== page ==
The Oxford Comma: Decried, Defended, and Debated | Online Schools

The Oxford Comma - Infographic

Inspiration can come in any form and editors are a strange bunch, but serial killers they are not. However, the serial, Oxford(,) or Harvard comma continues to incite editorial wrath.

Here’s the proof, via a quick quiz:

Which one of these is grammatically correct?

·         My heart beats true for the red, white and blue.

·         My heart beats true for the red, white, and blue.

No doubt you were able to answer right away, depending what you learned in school. But the real answer is: it depends.

The comma before the “and” in the second sentence is known as the serial or Oxford comma. In certain circles, debate can get quite spirited as to whether or not that comma is needed. In her book “Eats, Shoots and Leaves,” author Lynn Truss writes, “There are people who embrace the Oxford comma and people who don’t and I’ll just say this: never get between these people when drink has been taken.”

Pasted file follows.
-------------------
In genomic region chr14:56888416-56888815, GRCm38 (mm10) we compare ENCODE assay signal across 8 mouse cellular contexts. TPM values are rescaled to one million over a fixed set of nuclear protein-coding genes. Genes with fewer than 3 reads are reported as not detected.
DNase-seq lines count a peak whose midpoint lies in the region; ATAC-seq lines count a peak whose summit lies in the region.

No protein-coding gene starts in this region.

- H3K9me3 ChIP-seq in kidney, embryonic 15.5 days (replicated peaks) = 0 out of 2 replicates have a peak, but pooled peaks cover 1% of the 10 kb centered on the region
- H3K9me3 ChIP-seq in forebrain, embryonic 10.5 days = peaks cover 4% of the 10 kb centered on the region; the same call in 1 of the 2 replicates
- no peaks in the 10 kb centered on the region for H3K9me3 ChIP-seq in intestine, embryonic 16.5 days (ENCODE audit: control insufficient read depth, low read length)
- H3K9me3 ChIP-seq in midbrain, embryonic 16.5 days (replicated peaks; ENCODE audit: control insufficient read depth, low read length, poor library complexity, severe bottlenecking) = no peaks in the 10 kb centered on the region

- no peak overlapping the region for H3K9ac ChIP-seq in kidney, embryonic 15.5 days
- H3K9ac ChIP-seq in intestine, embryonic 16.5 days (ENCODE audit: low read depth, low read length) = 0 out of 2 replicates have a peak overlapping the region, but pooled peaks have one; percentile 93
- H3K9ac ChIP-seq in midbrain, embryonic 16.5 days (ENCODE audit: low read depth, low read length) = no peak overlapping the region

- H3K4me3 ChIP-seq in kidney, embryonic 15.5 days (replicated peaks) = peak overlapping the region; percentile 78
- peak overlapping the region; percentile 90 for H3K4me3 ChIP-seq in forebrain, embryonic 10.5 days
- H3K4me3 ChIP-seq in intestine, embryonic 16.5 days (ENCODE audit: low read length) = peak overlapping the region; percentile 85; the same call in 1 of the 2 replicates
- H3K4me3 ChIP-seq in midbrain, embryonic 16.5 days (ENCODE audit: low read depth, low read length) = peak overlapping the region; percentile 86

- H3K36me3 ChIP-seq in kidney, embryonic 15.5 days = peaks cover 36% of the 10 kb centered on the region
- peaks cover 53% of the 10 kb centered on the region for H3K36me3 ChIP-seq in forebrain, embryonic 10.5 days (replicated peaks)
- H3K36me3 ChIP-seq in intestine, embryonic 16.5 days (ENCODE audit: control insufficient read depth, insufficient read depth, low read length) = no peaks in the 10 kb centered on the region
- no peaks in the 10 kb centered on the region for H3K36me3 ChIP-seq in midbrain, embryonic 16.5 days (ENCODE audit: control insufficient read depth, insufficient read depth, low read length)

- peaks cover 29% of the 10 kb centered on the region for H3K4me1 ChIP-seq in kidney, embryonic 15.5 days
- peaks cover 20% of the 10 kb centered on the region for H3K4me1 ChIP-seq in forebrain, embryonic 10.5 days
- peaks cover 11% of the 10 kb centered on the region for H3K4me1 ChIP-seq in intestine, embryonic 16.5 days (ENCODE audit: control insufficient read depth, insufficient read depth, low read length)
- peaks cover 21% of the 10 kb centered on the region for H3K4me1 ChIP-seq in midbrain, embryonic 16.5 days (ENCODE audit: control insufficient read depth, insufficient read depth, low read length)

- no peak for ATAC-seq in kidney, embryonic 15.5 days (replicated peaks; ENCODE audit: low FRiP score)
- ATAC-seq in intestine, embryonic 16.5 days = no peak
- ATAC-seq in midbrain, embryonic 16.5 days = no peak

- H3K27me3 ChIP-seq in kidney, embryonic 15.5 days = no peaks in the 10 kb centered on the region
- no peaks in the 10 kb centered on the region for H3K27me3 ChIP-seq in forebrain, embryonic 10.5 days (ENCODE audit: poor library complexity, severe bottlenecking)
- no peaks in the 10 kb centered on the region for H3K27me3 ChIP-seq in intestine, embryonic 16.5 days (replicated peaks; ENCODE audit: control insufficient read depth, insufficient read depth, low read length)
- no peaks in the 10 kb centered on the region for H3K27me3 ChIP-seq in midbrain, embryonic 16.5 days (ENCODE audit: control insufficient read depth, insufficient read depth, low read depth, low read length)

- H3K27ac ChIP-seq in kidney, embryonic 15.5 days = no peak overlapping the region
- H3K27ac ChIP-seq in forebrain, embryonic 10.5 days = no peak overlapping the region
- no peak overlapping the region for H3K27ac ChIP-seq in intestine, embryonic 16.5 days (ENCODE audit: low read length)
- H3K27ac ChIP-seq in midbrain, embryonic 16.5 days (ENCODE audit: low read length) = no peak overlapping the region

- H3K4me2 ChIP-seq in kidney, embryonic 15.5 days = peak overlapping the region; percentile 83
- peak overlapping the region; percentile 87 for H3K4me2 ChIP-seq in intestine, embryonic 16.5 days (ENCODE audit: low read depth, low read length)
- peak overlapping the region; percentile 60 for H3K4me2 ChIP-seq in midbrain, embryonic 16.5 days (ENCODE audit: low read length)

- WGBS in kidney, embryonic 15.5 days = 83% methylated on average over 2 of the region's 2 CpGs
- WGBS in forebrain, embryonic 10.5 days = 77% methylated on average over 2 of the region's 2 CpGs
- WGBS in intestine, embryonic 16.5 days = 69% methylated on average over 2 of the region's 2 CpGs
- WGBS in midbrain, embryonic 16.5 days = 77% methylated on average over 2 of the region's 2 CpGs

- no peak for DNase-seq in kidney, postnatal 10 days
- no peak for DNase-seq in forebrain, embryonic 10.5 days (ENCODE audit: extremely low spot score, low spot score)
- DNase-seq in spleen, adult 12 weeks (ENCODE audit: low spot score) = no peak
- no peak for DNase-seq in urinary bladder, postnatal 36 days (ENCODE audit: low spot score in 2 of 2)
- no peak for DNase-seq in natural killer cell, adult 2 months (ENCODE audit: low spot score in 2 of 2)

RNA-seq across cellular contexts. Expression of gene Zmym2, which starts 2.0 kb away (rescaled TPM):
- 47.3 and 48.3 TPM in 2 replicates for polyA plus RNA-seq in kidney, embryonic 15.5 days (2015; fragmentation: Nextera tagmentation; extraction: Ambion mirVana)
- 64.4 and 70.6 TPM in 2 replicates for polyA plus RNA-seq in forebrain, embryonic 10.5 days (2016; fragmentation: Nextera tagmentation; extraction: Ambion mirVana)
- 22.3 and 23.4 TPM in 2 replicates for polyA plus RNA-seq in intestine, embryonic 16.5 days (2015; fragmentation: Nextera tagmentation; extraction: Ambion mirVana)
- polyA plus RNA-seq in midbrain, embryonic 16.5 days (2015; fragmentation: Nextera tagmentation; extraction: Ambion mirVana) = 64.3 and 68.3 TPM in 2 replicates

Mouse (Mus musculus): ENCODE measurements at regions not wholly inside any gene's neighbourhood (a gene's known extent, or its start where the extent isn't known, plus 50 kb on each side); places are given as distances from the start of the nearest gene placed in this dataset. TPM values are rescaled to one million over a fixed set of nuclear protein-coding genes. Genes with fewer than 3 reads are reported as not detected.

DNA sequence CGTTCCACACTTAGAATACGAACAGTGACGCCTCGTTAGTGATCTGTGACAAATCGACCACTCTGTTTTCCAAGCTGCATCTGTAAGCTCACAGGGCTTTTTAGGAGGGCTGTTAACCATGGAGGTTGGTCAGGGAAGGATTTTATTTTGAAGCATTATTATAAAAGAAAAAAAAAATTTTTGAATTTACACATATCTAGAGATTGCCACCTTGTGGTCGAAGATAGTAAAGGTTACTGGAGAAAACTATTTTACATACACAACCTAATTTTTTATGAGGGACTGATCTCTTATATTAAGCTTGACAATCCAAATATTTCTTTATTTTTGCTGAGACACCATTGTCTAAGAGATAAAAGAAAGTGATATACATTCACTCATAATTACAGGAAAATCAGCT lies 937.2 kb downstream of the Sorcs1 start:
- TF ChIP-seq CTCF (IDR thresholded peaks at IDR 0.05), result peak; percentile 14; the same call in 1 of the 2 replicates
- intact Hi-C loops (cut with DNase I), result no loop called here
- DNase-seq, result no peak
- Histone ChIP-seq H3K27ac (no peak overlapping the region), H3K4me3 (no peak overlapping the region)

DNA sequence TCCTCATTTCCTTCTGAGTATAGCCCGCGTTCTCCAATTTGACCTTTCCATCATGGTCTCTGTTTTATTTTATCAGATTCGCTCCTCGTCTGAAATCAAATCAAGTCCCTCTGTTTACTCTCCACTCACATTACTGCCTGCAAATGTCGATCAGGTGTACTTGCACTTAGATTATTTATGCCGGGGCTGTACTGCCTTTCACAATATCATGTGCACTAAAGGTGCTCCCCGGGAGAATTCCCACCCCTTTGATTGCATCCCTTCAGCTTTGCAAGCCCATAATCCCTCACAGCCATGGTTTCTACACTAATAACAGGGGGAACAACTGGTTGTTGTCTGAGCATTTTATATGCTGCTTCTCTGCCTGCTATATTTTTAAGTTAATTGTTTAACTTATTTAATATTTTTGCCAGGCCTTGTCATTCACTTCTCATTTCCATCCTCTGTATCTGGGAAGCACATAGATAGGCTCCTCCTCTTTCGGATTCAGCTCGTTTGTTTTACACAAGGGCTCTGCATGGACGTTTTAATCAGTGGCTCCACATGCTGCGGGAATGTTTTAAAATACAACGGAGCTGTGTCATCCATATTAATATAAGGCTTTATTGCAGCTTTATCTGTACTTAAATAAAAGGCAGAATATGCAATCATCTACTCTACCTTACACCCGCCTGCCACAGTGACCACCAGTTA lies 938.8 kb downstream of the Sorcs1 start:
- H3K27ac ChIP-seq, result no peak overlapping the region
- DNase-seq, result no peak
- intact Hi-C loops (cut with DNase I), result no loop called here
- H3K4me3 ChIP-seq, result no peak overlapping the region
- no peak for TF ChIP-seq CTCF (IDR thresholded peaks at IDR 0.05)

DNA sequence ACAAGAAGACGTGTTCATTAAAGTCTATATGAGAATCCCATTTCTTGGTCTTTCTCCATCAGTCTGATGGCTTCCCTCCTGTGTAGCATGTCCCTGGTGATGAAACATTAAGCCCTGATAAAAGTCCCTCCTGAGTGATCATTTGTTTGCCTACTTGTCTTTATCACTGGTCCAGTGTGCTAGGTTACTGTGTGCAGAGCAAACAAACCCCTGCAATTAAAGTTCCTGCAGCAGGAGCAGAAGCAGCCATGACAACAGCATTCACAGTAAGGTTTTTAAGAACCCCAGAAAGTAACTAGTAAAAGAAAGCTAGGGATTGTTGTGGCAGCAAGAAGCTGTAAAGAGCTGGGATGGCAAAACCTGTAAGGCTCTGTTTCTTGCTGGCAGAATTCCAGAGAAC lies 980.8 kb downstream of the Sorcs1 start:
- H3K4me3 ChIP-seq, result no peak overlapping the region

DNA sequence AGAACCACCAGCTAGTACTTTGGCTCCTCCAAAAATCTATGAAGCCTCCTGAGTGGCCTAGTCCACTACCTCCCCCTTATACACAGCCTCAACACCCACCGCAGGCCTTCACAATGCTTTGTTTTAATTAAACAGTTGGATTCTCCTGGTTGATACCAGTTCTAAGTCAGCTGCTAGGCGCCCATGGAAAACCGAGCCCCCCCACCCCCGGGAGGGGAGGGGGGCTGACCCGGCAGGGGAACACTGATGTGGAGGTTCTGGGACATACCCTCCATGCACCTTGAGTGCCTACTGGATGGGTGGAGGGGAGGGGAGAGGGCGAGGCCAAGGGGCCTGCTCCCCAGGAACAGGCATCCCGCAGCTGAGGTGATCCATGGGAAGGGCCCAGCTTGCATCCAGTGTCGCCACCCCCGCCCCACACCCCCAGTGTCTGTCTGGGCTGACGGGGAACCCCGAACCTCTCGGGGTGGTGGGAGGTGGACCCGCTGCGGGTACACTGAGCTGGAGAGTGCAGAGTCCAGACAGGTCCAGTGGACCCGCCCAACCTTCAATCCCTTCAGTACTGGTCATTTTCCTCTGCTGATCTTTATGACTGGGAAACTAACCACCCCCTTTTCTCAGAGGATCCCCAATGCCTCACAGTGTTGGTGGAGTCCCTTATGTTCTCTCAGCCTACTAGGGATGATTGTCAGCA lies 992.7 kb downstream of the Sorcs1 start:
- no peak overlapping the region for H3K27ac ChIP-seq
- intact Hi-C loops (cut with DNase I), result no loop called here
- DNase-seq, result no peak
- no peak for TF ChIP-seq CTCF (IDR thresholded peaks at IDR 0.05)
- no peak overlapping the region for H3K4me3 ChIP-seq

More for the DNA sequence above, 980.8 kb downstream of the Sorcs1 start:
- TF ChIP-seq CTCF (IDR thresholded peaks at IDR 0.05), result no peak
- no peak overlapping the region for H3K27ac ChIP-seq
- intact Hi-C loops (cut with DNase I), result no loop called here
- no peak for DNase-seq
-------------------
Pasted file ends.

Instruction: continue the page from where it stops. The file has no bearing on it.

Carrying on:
Why do some insist that the serial comma must be included for clarity, while others think it does nothing but clutter up text with unnecessary punctuation? How can such a little squiggle cause such an uproar?

The following infographic details where the battle lines have been drawn. Which side are you on?


Going, Going, And Gone?: No, The Oxford Comma Is Safe ... For Now, NPR, June 2011
Owen Paterson Declares War on the Oxford Comma, The Telegraph, October 2012

For a complete list of sources, please view the Infographic.

The Oxford Comma
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